Bodies of water vary from oceans and lakes to brooks and rivers. Water bodies are mostly very refreshing if you are close to any of them. Water is good and desirable in every form and that is why majority of the holiday attractions are located near water bodies. There are a number of inland waters. Uncertain official meanings and various colloquial usage of things begin confusion. The difference between creeks and streams is a general question and a clear meaning of the two terms aid people to know the right details of inland fresh water. The difference between a stream and a creek is that streams are described as being linear bodies of flowing water.
On the other hand, creeks are a kind of stream that is they are also linear bodies of flowing water. However, they are differentiated as they are small and shallow streams. Know that creeks are a particular kind of stream which are different in shape and size. Moreover, other kind of streams also exist and that includes allt, anabranch, bayou, awawa, beck, branch, brook, burn, crick, falls, fork, distributor, gill, kill, nant, lick, pup, prong, rio, rill, river, run, rivulet, slough, syke, wash and streamage. Understand that a stream is any water body with current that flows to lower levels under the force of gravity. However, a creek is a small stream of water which is inland. It is also more turbulent, narrower and shallower than a stream.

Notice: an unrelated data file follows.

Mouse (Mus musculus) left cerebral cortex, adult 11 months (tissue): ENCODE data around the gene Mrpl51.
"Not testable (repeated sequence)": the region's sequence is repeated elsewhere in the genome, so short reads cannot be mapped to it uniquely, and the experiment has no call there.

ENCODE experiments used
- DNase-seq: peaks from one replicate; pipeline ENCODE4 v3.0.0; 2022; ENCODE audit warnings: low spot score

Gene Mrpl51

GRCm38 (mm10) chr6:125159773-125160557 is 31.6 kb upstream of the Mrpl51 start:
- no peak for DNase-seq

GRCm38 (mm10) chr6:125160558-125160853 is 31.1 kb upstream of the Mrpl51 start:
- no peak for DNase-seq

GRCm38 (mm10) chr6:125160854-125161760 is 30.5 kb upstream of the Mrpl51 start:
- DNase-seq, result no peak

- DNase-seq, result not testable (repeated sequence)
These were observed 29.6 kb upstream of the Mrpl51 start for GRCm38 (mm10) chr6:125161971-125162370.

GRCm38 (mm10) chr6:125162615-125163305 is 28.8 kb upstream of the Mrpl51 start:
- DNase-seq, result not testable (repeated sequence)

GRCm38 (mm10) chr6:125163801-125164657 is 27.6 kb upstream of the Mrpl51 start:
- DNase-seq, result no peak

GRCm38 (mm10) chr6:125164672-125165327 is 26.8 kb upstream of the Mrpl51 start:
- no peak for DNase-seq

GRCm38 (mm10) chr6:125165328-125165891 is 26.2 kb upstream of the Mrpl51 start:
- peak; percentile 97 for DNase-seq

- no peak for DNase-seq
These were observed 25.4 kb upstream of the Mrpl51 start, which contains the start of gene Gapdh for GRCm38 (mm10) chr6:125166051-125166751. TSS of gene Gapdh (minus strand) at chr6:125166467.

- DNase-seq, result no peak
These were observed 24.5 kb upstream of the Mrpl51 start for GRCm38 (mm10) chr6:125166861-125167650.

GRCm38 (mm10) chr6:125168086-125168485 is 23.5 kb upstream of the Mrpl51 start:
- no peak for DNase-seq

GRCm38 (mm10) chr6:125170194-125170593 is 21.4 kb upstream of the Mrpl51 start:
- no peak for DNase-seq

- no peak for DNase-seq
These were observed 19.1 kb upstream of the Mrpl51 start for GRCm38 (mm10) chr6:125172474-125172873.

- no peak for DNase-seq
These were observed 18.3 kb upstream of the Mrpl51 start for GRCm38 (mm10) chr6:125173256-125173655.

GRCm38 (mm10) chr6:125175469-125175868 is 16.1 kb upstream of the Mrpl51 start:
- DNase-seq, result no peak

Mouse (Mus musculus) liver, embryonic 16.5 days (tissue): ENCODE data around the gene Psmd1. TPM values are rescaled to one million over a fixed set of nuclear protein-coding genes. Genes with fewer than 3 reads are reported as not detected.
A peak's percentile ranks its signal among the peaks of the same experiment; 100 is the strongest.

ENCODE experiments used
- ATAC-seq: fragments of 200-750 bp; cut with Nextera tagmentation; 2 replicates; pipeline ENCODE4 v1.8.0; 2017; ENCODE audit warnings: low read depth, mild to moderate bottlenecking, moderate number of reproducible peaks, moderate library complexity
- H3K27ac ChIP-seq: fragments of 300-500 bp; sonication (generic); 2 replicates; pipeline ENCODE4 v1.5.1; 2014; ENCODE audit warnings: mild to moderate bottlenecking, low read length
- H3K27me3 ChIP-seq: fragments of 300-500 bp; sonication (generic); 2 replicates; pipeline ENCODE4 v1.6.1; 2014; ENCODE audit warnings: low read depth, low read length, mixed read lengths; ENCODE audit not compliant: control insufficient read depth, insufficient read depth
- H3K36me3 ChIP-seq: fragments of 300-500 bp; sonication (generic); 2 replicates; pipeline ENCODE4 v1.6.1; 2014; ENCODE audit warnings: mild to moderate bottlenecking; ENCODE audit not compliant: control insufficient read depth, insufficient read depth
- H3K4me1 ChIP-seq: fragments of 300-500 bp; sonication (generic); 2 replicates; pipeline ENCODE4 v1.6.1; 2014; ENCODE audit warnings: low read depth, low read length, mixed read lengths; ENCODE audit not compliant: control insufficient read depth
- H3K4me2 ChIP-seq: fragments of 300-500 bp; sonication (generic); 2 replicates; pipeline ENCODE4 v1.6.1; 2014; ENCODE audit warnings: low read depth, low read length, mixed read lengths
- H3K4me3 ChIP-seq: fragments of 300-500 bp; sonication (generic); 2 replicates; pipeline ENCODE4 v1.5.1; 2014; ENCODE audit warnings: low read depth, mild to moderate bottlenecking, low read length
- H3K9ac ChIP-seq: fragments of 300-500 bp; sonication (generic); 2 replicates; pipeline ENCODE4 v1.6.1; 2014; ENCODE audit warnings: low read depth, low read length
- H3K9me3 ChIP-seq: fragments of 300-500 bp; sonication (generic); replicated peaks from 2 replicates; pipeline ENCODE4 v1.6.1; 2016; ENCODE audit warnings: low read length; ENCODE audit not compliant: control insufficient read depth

It is a linear body of free flowing water on the surface of the Earth. It is restricted in a stream bed and moves all year round under the force of gravity. Streams are linked by a number of sources. They may originate water from snow melt, run off, precipitation and couple of other streams. They might have tributaries and can also be tributaries to various bodies of water. For instance, small streams might move into big streams and from there on they might move into oceans or lakes.
It is a small stream and can be ephemeral or intermittent, suggesting that they do not consist of water all year round. Creeks are usually shallow and act as tributaries to big bodies of moving water. The North American usage does not mean if a creak should be fresh water or salt water. On the other hand, the British usage of creek means an inlet through the shore.